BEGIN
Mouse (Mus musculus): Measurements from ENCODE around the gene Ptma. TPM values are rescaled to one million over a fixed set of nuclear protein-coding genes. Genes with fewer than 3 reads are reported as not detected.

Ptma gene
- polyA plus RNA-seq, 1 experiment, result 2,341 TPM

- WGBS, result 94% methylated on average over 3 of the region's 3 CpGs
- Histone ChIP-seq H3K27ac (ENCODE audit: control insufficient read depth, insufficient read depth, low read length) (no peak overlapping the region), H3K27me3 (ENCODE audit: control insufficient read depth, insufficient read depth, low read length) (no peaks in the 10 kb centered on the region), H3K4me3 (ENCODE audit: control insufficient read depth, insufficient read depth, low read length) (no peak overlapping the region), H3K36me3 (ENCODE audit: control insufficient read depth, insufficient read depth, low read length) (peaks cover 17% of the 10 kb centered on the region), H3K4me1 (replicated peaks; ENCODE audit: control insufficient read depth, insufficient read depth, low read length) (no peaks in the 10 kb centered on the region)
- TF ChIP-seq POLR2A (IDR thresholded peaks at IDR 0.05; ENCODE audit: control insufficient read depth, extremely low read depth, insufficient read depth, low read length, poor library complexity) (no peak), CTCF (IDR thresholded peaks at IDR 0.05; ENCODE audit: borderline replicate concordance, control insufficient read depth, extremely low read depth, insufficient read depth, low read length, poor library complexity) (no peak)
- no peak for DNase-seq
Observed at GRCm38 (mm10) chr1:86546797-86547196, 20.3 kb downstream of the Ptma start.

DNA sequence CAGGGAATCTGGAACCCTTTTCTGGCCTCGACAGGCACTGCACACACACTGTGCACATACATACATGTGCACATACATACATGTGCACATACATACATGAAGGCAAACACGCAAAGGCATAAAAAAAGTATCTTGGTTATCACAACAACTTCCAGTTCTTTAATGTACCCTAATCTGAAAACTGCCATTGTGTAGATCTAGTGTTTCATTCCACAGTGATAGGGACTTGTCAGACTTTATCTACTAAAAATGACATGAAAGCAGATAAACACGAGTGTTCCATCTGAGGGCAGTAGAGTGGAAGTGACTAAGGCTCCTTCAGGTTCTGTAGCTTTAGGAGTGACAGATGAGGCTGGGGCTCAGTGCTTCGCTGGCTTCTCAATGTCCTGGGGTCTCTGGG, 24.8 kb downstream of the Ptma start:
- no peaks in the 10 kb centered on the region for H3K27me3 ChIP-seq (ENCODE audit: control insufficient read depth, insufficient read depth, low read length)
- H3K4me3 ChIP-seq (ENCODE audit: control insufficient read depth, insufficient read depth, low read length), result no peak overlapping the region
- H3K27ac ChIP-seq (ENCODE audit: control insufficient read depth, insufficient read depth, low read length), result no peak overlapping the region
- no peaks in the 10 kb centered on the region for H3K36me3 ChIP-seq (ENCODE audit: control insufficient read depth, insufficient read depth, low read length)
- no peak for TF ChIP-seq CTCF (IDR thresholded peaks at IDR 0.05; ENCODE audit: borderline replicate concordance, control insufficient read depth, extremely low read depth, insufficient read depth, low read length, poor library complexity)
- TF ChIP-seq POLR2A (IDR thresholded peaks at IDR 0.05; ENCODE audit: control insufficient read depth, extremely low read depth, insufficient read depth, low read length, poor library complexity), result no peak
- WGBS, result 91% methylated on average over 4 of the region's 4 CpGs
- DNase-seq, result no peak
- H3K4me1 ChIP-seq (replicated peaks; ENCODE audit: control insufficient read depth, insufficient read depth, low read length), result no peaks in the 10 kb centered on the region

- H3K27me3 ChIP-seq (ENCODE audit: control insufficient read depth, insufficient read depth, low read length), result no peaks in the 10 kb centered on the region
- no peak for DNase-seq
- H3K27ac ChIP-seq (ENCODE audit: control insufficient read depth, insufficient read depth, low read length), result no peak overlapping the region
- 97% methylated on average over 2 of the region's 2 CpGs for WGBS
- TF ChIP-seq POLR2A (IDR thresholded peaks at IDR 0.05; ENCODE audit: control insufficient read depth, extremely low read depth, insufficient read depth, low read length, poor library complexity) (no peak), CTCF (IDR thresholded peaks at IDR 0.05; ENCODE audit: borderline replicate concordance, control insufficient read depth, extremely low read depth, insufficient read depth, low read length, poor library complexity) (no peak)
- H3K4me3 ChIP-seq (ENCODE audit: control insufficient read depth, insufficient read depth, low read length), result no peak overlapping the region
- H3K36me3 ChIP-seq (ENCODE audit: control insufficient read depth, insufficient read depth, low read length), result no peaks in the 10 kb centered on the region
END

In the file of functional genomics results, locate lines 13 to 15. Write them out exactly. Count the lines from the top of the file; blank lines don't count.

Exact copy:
- no peaks in the 10 kb centered on the region for H3K36me3 ChIP-seq (ENCODE audit: control insufficient read depth, insufficient read depth, low read length)
- no peak for TF ChIP-seq CTCF (IDR thresholded peaks at IDR 0.05; ENCODE audit: borderline replicate concordance, control insufficient read depth, extremely low read depth, insufficient read depth, low read length, poor library complexity)
- TF ChIP-seq POLR2A (IDR thresholded peaks at IDR 0.05; ENCODE audit: control insufficient read depth, extremely low read depth, insufficient read depth, low read length, poor library complexity), result no peak